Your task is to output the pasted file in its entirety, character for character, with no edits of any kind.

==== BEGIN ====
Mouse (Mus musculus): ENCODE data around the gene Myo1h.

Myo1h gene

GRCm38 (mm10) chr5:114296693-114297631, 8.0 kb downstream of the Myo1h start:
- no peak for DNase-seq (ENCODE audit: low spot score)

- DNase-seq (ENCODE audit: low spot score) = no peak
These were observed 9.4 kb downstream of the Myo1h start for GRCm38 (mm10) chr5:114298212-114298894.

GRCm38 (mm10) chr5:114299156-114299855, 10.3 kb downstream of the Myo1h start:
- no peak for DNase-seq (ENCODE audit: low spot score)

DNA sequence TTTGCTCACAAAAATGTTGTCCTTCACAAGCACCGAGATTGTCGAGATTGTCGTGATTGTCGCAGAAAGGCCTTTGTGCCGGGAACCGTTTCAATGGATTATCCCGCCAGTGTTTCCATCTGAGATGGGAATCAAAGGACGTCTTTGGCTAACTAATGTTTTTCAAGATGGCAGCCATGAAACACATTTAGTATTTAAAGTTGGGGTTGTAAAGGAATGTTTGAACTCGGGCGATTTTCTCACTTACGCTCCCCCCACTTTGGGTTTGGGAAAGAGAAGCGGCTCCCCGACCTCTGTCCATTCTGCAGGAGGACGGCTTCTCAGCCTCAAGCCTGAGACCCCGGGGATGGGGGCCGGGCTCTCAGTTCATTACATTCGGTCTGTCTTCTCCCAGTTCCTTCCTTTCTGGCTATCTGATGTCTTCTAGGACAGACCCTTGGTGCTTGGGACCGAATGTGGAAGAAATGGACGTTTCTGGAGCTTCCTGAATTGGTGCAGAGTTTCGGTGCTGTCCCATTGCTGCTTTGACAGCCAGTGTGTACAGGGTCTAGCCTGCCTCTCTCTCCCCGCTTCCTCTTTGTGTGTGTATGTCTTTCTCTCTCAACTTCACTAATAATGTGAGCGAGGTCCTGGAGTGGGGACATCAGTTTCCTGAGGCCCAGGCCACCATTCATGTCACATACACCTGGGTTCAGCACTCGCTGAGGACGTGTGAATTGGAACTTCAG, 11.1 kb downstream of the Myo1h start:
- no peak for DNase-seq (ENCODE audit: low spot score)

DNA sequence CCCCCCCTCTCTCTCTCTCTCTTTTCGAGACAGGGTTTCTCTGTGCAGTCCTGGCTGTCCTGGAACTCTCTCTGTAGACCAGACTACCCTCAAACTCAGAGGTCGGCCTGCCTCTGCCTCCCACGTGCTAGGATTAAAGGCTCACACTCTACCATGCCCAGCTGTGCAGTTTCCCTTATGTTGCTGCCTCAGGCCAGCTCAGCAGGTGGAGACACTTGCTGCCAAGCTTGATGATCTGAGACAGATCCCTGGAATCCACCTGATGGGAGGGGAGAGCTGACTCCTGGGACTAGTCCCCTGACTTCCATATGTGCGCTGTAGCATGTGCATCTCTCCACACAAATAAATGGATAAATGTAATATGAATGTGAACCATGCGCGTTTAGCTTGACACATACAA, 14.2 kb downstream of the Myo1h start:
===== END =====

Mouse (Mus musculus): ENCODE data around the gene Myo1h.

Myo1h gene

GRCm38 (mm10) chr5:114296693-114297631, 8.0 kb downstream of the Myo1h start:
- no peak for DNase-seq (ENCODE audit: low spot score)

- DNase-seq (ENCODE audit: low spot score) = no peak
These were observed 9.4 kb downstream of the Myo1h start for GRCm38 (mm10) chr5:114298212-114298894.

GRCm38 (mm10) chr5:114299156-114299855, 10.3 kb downstream of the Myo1h start:
- no peak for DNase-seq (ENCODE audit: low spot score)

DNA sequence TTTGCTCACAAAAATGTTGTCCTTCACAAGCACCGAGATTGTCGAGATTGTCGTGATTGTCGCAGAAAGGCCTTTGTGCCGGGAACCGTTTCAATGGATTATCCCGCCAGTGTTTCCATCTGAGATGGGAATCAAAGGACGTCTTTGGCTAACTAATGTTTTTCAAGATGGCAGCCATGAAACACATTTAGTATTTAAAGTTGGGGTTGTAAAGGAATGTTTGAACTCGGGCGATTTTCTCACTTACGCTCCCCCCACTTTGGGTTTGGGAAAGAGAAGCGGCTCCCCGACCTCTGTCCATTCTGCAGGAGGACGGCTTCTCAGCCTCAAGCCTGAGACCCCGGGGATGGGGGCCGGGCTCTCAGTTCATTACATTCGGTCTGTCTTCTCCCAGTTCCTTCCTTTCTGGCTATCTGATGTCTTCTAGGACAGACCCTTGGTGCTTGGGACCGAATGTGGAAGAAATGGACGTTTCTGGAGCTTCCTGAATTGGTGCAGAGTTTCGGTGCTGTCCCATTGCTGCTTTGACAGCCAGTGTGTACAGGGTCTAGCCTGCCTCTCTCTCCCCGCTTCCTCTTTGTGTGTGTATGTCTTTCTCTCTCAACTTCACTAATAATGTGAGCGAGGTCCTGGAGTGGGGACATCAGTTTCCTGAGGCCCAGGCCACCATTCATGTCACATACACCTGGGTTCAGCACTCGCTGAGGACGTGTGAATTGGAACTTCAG, 11.1 kb downstream of the Myo1h start:
- no peak for DNase-seq (ENCODE audit: low spot score)

DNA sequence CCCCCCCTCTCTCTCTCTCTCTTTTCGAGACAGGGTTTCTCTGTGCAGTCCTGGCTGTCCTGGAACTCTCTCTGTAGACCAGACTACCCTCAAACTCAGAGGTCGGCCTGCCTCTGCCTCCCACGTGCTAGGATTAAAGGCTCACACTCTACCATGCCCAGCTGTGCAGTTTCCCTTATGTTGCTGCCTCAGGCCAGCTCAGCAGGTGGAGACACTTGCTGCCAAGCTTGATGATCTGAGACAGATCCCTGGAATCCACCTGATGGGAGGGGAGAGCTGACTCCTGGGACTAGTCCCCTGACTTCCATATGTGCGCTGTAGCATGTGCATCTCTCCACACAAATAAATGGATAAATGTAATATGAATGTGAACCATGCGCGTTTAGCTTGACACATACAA, 14.2 kb downstream of the Myo1h start: